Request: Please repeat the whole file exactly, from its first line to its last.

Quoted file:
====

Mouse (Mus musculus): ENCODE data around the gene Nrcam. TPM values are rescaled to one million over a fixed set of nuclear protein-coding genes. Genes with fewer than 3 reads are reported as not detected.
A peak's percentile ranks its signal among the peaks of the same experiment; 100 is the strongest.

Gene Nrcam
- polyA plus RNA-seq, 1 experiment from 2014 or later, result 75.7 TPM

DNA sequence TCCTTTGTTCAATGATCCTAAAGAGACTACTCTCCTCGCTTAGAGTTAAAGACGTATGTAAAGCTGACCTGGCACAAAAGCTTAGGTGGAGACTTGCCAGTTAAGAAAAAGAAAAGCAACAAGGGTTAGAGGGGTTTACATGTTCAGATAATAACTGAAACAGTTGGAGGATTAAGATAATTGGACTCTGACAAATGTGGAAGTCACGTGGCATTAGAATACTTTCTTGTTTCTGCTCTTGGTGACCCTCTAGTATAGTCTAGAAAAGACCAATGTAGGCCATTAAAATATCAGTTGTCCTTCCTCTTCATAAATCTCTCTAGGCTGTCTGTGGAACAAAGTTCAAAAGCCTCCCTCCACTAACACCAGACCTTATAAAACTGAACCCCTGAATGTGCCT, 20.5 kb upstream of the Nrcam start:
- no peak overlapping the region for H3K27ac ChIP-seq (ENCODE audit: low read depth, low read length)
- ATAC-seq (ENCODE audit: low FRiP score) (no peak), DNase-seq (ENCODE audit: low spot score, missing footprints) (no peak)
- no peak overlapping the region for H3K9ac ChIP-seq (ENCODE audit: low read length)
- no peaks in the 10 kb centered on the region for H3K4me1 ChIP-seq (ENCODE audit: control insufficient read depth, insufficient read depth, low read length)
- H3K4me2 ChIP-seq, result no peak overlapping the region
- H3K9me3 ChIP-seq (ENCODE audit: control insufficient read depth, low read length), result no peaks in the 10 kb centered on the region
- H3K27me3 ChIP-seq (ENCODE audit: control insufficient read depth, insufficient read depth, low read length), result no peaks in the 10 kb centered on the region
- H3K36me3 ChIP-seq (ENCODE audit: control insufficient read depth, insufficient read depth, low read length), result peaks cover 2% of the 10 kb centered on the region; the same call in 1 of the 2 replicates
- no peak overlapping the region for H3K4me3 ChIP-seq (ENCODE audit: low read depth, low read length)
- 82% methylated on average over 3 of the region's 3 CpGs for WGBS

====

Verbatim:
Mouse (Mus musculus): ENCODE data around the gene Nrcam. TPM values are rescaled to one million over a fixed set of nuclear protein-coding genes. Genes with fewer than 3 reads are reported as not detected.
A peak's percentile ranks its signal among the peaks of the same experiment; 100 is the strongest.

Gene Nrcam
- polyA plus RNA-seq, 1 experiment from 2014 or later, result 75.7 TPM

DNA sequence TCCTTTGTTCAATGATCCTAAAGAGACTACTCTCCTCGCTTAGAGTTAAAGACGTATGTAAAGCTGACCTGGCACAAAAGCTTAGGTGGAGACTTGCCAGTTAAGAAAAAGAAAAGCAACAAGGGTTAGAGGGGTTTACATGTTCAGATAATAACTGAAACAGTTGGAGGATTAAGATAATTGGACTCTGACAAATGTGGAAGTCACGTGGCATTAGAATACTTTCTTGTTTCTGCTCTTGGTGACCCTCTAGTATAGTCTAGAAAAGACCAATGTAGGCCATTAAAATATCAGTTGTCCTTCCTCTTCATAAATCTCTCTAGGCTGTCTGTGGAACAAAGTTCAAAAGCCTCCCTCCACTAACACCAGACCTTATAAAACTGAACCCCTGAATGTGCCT, 20.5 kb upstream of the Nrcam start:
- no peak overlapping the region for H3K27ac ChIP-seq (ENCODE audit: low read depth, low read length)
- ATAC-seq (ENCODE audit: low FRiP score) (no peak), DNase-seq (ENCODE audit: low spot score, missing footprints) (no peak)
- no peak overlapping the region for H3K9ac ChIP-seq (ENCODE audit: low read length)
- no peaks in the 10 kb centered on the region for H3K4me1 ChIP-seq (ENCODE audit: control insufficient read depth, insufficient read depth, low read length)
- H3K4me2 ChIP-seq, result no peak overlapping the region
- H3K9me3 ChIP-seq (ENCODE audit: control insufficient read depth, low read length), result no peaks in the 10 kb centered on the region
- H3K27me3 ChIP-seq (ENCODE audit: control insufficient read depth, insufficient read depth, low read length), result no peaks in the 10 kb centered on the region
- H3K36me3 ChIP-seq (ENCODE audit: control insufficient read depth, insufficient read depth, low read length), result peaks cover 2% of the 10 kb centered on the region; the same call in 1 of the 2 replicates
- no peak overlapping the region for H3K4me3 ChIP-seq (ENCODE audit: low read depth, low read length)
- 82% methylated on average over 3 of the region's 3 CpGs for WGBS